Tuesday, June 22, 2010

(empo-caallii) California music? Lawrence Welk.

When people try to place the "wunnerful" Lawrence Welk geographically, the first place that comes to mind is North Dakota, the state where Welk was born in 1903. But the midwesterner Welk, like the midwesterner Johnny Carson before him, was determined to be successful, and to do that he'd have to leave North Dakota.

Initially, he didn't make it very far:

In 1927 the band decided to relocate to New Orleans to escape the early and harsh winters of North Dakota. The band never made it farther than Yankton, North Dakota, however. The quartet auditioned for local radio station WNAX, and the success of the audition's live broadcast netted them a contract for a regular radio program featuring the orchestra's music and commercials for hog tonic and other agricultural products.

Hog tonic paid the bills, so Welk and his band stayed put for a while, although they toured extensively. They did eventually move their base of operations southward, to Omaha Nebraska, but eventually played a decade-long engagement in Chicago. But that changed in 1951:

The waning popularity of big bands subsequently forced Welk to go back on tour to make ends meet. In 1951, he made a successful appearance on a late-night TV show in Los Angeles. The idea of working in television captured his imagination, and led him to move to L.A....

Welk definitely ended up working in television, creating "The Lawrence Welk Show" for local TV station KTLA. The results were wunnerful:

Meanwhile, the ABC television network was starting to gain steam, partially because of a 1954 show called "Disneyland." (The Wikipedia author noted that this was "the beginning of a relationship between the [Disney] studio and the [ABC] network which would eventually, four decades later, transform them both.") Other emerging shows at the time included The Lone Ranger, The Adventures of Ozzie and Harriet, and Leave It To Beaver.

By 1955, ABC aired Lawrence Welk in a summer replacement slot, eventually giving him a permanent slot. The show appeared under several names, but the format was recognizable to anyone who had seen the old KTLA local show - accordions, bubbles, and the like. Still produced in California, which was emerging as a national television production center, Welk and ABC remained together for over a decade. But ABC itself was changing:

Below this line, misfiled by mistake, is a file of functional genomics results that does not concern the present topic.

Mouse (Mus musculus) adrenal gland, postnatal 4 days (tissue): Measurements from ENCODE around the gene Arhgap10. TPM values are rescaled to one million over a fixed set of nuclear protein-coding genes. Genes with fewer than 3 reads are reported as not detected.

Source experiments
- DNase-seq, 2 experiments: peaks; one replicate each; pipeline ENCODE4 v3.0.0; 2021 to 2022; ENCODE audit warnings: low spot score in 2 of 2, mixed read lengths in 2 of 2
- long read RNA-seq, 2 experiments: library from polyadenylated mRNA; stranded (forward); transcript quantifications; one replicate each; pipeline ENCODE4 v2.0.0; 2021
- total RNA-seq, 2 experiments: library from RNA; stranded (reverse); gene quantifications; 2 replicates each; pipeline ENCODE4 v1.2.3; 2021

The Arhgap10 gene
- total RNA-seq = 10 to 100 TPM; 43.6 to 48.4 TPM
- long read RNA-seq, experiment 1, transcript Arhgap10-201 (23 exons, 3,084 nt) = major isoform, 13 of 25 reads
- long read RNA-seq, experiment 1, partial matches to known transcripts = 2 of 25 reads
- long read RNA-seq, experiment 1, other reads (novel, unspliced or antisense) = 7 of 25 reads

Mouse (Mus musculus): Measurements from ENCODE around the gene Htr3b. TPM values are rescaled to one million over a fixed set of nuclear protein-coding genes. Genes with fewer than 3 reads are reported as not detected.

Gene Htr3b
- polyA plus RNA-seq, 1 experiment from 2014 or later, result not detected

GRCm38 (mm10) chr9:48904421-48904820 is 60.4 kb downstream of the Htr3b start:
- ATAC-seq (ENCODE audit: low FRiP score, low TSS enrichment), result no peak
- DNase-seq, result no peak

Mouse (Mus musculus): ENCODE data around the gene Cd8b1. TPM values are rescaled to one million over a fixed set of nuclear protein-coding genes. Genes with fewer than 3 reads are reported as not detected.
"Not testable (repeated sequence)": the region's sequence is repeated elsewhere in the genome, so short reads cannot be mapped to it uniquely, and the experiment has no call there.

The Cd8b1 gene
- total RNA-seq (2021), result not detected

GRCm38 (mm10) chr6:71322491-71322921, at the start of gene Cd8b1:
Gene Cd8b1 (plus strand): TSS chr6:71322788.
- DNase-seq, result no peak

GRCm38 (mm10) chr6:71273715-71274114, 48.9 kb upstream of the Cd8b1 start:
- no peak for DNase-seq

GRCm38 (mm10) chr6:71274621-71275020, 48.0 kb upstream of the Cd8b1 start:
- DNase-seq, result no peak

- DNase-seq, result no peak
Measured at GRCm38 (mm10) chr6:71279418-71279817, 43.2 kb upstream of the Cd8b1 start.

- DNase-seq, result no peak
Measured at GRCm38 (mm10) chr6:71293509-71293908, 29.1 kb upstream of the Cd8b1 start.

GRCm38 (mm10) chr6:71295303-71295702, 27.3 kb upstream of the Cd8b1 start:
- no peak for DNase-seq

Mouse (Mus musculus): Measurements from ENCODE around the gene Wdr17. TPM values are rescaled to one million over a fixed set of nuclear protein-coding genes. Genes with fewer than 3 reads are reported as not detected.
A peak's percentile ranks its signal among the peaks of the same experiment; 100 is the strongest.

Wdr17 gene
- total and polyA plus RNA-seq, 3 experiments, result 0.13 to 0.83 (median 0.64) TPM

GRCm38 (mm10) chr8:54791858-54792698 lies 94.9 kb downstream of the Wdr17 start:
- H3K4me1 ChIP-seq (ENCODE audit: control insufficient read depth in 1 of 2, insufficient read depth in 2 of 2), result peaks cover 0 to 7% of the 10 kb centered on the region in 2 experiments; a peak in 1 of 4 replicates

Broadcasting in color from the mid-1960s, ABC started using the new science of demographics to tweak its programming and ad sales. ABC invested heavily in shows with wide appeal, especially situation comedies such as Happy Days, Barney Miller, Three's Company and Taxi. Programming head Fred Silverman was credited with reversing the network's fortunes by spinning off shows such as Laverne & Shirley and Mork and Mindy. He also commissioned series from Aaron Spelling such as Charlie's Angels.

While this youth surge proved wildly successful for ABC, it left little room at the network for the likes of Lawrence Welk, and ABC canceled Welk's show in 1971. This didn't hurt Welk, however, who not only arranged a syndication network to air new shows for another decade, but also branched out into a variety of other businesses. For example, if you remember when I discussed Vanguard Records and Sugar Hill Records, you may have noted that both labels are affiliated with the Welk Music Group. (And if you don't understand the latter link's reference "tried to push a song called "Grasser's Delight" on a fledgling record label," perhaps this fake radio transcript may jog your memory.)

So while Welk traveled all over the country, in a sense his best success came as a California musician, reaching massive popularity just a few years before the Beach Boys and the Byrds.

And if you need any further proof that Welk is a California guy, consider that he was not buried in the Dakotas, but in Culver City.
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